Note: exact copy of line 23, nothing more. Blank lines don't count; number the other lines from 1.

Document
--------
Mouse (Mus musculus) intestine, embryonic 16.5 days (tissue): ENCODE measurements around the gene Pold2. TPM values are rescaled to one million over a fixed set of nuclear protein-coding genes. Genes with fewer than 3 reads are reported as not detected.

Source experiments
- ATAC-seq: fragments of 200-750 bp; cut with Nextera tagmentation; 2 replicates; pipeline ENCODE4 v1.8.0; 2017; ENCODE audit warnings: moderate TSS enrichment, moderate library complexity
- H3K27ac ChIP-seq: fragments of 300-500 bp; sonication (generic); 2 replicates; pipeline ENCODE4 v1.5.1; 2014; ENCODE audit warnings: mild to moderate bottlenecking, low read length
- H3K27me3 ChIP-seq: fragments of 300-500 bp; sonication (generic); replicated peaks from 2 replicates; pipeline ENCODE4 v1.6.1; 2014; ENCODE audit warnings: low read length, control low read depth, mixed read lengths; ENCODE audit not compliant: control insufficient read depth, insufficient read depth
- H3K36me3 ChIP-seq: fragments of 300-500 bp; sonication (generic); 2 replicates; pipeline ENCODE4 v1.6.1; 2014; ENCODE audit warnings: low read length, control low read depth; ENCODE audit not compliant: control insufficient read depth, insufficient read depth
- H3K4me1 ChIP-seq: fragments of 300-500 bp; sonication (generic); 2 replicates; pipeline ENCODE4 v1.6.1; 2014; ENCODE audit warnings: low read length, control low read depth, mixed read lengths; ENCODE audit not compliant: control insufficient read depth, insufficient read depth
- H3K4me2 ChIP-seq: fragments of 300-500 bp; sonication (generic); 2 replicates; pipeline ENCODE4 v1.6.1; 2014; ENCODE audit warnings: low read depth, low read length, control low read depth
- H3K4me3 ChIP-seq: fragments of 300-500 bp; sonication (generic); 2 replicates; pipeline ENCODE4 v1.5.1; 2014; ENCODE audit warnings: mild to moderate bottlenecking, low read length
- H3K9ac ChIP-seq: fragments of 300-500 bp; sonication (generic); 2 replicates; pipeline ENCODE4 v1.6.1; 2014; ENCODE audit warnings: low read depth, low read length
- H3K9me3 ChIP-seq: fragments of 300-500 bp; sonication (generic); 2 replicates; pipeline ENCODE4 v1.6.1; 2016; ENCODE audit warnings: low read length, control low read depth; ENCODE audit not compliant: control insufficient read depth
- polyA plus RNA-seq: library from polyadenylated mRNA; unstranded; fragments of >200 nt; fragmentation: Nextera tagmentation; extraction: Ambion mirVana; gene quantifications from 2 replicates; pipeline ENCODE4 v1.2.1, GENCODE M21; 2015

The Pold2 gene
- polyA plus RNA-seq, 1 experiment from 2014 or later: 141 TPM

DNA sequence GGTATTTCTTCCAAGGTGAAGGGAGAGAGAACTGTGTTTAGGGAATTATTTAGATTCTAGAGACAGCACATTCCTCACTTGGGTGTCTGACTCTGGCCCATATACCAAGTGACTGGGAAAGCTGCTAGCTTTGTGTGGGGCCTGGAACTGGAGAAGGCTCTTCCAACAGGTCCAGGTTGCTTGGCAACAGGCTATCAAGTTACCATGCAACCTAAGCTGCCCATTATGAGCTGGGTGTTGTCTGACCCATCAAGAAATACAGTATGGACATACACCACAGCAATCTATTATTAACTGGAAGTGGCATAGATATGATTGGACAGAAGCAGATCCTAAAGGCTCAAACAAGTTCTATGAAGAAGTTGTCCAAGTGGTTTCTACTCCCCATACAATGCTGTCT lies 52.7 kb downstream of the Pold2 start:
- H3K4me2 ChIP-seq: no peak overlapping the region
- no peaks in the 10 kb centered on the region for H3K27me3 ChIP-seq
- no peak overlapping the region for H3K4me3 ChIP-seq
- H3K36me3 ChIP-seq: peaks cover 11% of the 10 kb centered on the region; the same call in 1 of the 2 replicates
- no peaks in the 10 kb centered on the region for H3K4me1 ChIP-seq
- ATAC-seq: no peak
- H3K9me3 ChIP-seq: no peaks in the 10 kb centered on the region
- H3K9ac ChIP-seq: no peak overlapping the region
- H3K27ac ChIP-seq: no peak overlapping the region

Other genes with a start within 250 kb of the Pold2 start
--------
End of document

- H3K9ac ChIP-seq: no peak overlapping the region